Tag Archives: communication

Because I live in the Philippines…

We farm seaweeds.
We farm seaweeds.
Chickens are sold whole, roadside.
Chickens are sold whole, roadside.
Monkeys ride on the backs of goats!
Monkeys ride on the backs of goats!
The cultural equivalent of Popeye's spinach: Balut, a fertilized chicken egg. Watch out for the beak and small feathers when eating!
The cultural equivalent of Popeye’s spinach: Balut, a fertilized chicken egg. Watch out for the beak and small feathers when eating!
Playgrounds are found on the beach.
Playgrounds are found on the beach.
Furniture is made from recycled tires.
Furniture is made from recycled tires.
Free time during Peace Corps training is spent playing underwater hockey. We used a rock for our puck and sawed our own sticks.
Free time during Peace Corps training is spent playing underwater hockey. We used a rock for our puck and sawed our own sticks.
Sunsets are amazing!
Sunsets are amazing!

Typhoon Ruby

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The Peace Corps has pre-established consolidation points, which volunteers are required to report to in the event of an emergency. Last Thursday, we were ordered to consolidate because Typhoon Ruby, known internationally as Typhoon Hagupit (meaning “the whip”), was heading towards the Philippines with considerable force. The past few days I have received constant text message updates about the storm with details such as…“Typhoon Ruby is making landfall early Sunday morning moving at 10 kph. By Monday morning she will be in the waters between Masbate and Romblon with wind speeds of 120kph.” This typhoon, which killed 21 people on the Filipino Island of Eastern Samar, was expected to slam straight into my province of Romblon around 10pm on Sunday.

Friday and Saturday were devoted to preparation for the disaster: trees and loose branches were chopped down. Items were moved off the floor and onto the bed in apprehension of flooding. Gates were closed, windows taped, furniture moved inside. Response vehicles were packed with drinking water and food rations. A boat was brought into town for rescuing stranded victims.

My group of 10 Peace Corps volunteers waited out the storm on the second floor of a hotel, located a few blocks from my home. Other locals were evacuated to cement churches, schools, and hospital buildings selected for their durability. And so began the waiting game…

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The Philippines receives an average of about 20 typhoons (aka hurricane) each year, generally between June and November, however this storm, arriving late in the season, was expected to be a big one. When I went to bed on Sunday night, Ruby had already begun crashing through the Philippines and I was expecting her to wreck havoc on my home throughout the night. However when the morning arrived it was as if the storm had simply evaporated. We were extremely lucky and the typhoon took a sudden turn north and missed my province entirely. We received two days of wind and rain, but no substantial damage. Thank you for all of your thoughts, prayers and well wishes. I am happy to be here and safe! Check out the news reports for other updates on the storm damage. I am still waiting to hear news from other volunteers as to how their sites faired.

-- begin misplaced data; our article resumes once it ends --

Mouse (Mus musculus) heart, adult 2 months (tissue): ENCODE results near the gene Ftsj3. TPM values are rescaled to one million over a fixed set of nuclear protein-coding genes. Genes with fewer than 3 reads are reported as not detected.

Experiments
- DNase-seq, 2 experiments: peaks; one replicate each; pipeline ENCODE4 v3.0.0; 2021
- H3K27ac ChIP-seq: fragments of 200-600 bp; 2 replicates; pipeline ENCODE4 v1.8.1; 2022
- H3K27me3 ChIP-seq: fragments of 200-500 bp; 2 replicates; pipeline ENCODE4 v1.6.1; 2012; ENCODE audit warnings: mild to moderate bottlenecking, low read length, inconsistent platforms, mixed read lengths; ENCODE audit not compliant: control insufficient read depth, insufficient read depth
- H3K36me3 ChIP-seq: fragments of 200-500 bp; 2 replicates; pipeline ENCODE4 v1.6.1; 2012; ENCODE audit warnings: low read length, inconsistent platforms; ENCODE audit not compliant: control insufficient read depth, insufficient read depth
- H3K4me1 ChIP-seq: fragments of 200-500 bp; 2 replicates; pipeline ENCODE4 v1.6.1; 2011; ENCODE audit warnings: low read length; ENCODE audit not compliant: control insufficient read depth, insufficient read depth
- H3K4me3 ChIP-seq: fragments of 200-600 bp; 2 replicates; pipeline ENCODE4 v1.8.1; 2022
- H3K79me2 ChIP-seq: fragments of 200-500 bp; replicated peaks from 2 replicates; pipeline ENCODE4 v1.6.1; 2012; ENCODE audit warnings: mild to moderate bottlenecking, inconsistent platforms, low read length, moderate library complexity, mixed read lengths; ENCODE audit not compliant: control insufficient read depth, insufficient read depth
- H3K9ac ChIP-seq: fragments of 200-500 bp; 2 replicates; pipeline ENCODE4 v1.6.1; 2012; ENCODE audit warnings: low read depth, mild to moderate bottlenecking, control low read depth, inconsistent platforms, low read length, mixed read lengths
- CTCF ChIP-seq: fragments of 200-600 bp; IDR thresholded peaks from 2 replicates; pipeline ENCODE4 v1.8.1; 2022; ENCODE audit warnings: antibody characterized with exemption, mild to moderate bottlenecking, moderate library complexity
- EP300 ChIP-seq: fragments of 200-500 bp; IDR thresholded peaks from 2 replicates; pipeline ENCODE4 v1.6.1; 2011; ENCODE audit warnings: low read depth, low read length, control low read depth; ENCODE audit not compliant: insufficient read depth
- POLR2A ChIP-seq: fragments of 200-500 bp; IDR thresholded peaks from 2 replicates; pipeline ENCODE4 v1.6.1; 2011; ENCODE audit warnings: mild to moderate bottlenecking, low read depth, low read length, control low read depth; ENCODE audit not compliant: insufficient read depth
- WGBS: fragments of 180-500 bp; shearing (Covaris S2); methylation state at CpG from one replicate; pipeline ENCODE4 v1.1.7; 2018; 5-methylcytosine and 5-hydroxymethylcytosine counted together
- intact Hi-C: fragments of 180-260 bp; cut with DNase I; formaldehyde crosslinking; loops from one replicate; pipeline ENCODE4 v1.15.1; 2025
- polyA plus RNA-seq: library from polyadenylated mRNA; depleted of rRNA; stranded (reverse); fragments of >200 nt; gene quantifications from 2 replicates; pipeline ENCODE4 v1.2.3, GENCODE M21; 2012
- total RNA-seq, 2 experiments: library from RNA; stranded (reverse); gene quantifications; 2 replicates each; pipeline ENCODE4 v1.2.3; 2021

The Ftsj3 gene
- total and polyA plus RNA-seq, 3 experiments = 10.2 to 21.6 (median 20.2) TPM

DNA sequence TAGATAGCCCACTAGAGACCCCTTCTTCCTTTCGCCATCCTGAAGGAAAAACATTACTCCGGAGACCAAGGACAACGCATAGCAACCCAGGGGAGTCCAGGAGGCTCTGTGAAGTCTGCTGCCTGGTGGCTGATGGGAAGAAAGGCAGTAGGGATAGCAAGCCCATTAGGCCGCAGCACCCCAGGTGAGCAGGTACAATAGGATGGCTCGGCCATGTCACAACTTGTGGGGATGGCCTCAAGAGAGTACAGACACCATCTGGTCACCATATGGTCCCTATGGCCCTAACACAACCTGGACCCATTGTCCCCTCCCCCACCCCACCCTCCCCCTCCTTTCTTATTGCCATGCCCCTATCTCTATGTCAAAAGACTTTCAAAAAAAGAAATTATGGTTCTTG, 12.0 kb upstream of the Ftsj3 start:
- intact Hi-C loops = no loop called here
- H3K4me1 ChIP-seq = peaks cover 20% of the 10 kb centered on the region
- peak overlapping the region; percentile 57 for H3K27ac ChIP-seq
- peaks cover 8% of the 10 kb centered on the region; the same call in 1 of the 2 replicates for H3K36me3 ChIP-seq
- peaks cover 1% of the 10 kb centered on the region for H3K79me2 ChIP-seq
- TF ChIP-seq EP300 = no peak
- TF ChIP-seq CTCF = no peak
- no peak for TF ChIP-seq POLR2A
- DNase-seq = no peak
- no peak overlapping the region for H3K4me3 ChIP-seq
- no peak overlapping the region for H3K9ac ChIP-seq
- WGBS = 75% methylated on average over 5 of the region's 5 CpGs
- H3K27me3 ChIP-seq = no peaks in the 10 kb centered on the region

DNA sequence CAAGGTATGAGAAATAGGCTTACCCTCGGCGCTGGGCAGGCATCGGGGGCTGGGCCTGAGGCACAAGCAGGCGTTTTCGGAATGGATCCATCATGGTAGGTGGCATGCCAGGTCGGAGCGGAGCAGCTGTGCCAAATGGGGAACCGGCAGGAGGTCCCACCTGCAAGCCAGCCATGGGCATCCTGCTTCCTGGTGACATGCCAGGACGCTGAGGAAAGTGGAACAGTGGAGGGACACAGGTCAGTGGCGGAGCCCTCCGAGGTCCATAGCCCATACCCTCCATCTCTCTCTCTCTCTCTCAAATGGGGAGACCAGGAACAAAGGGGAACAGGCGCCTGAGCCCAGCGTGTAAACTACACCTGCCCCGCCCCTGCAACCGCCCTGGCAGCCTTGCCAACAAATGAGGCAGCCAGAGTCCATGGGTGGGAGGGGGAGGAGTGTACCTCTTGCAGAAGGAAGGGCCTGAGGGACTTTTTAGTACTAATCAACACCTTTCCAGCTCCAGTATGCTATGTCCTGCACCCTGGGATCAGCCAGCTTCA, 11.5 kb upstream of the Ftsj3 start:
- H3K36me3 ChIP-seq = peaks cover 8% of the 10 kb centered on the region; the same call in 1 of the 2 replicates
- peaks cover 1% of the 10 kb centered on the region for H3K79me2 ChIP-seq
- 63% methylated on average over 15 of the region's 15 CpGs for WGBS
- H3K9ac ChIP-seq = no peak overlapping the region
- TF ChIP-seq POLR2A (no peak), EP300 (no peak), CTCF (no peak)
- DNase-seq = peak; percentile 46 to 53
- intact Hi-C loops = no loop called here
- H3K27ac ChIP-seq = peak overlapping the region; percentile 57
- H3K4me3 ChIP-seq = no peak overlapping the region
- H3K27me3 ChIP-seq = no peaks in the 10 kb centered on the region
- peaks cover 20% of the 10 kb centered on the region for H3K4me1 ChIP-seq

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Taglish

Taglish: the combination of Tagalog and English, is my current language of practice. Filipinos begin studying English in elementary school, therefore it is a common second language. My host family speaks very good English as does my work counterpart. However, working in the field with fishermen and traveling throughout Romblon fluency in Tagalog is invaluable. Usually as soon as I say “Magandang umaga” meaning “Good Morning,” Filipinos are impressed and think that I am fluent. I then remind them, “Conti lang Tagalog” meaning “Just a little.”

While I am certain that my own language mistakes are abundant and amusing, (my accent never ceases to bring smiles) in helping Filipinos practice English there are some common errors that are equally amusing for me.

There is no gender differentiation of words in Tagalog. Meaning that the pronoun “siya” can be used as he or she. And your husband or wife is simply introduced as your “asawa.” This causes confusion in English yielding he’s introduced as she’s and vice versa. One occasion that stands out in my mind was when a male gym teacher was introduced: “Sarah, meet the wife of our neighbor.” In the States a husband would likely be offended to be introduced instead as a wife, however here such mistakes often go unnoticed.

The more concerning issue is that in many schools, teachers are also making such grammar errors when modeling English sentences for students. Therefore besides working in Coastal Resource Management and secondary benefit of my working in the Philippines is exposure to grammatically correct English for those Filipinos who cross my path. Even so I consciously alter my English when speaking with Filipinos, taking care to speak slowly, use simple vocabulary, and to carefully enunciate each syllable of each word, a courtesy most Filipinos also take when speaking with me in Tagalog.

My host brother Andrew is an employee at PhilHealth. Recently, I visited the office and gave a spontaneous Taglish presentation on Ecosystems and Human Impact.
My host brother Andrew is an employee at PhilHealth. Recently, I visited the office and gave a spontaneous Taglish presentation on Ecosystems and Human Impact.